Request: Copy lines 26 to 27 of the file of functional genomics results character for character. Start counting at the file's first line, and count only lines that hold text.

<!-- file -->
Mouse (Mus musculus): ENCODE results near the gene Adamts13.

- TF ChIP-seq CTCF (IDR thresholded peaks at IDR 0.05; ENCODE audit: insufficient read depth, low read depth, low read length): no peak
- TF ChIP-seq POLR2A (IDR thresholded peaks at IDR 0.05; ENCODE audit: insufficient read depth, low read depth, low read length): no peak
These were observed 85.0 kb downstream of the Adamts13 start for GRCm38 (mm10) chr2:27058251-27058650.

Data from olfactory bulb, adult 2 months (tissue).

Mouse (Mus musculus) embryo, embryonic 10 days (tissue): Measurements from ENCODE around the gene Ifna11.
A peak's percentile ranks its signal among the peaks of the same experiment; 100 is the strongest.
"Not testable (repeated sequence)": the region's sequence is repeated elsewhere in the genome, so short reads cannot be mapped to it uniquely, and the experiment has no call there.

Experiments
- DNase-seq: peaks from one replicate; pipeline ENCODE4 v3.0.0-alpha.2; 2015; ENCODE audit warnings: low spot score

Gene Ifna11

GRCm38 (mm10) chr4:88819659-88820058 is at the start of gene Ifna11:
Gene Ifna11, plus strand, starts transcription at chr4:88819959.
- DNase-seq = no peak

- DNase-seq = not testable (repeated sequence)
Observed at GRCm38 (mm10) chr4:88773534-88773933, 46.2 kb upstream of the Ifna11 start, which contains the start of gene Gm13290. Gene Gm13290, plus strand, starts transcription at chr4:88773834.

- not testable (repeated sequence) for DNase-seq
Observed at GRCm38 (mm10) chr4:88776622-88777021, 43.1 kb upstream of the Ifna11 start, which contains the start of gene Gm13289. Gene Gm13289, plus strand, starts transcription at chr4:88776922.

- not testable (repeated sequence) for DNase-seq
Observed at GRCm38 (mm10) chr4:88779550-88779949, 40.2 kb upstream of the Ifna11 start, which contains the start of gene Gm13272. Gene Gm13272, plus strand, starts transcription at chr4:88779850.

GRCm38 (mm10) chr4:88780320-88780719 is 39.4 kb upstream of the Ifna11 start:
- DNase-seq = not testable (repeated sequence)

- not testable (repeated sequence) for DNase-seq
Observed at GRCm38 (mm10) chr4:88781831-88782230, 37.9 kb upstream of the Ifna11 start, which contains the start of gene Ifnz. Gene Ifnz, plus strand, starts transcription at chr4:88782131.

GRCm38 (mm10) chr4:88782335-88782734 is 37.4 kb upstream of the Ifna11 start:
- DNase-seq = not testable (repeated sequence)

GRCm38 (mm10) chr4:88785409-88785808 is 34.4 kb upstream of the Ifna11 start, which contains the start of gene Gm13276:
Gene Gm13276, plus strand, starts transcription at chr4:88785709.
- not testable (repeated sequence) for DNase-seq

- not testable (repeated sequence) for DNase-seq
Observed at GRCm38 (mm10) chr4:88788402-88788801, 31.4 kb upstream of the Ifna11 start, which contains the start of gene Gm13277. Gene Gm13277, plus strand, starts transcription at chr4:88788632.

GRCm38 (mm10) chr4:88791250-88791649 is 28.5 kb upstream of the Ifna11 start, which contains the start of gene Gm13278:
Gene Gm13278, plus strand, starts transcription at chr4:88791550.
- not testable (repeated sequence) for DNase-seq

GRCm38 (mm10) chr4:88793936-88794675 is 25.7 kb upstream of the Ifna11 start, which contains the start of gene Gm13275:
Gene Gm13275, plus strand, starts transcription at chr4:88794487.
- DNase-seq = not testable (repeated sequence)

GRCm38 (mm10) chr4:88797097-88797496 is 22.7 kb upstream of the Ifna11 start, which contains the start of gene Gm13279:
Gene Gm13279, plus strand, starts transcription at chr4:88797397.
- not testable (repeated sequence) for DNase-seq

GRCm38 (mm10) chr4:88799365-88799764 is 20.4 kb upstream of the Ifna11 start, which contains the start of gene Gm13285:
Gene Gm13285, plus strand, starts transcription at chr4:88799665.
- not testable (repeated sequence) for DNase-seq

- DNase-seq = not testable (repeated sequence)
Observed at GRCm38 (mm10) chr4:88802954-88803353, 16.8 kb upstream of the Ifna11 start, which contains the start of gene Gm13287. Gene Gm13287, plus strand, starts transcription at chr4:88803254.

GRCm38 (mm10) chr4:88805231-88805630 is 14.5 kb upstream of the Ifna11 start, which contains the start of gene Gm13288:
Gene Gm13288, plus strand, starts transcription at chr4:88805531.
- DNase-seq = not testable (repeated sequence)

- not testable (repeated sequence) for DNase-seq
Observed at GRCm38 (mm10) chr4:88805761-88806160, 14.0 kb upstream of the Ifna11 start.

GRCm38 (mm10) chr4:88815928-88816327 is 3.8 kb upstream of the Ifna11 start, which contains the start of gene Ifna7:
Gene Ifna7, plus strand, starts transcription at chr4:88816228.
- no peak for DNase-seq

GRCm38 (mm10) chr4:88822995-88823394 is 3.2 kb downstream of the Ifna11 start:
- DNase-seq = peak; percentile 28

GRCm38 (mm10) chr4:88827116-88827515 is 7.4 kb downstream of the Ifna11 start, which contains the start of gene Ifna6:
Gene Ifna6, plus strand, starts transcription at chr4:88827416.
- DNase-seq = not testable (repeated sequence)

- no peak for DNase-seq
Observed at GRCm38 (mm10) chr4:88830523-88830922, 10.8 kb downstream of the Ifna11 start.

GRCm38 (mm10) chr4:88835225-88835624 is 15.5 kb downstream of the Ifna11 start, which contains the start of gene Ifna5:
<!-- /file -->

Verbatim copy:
- DNase-seq = not testable (repeated sequence)

GRCm38 (mm10) chr4:88785409-88785808 is 34.4 kb upstream of the Ifna11 start, which contains the start of gene Gm13276: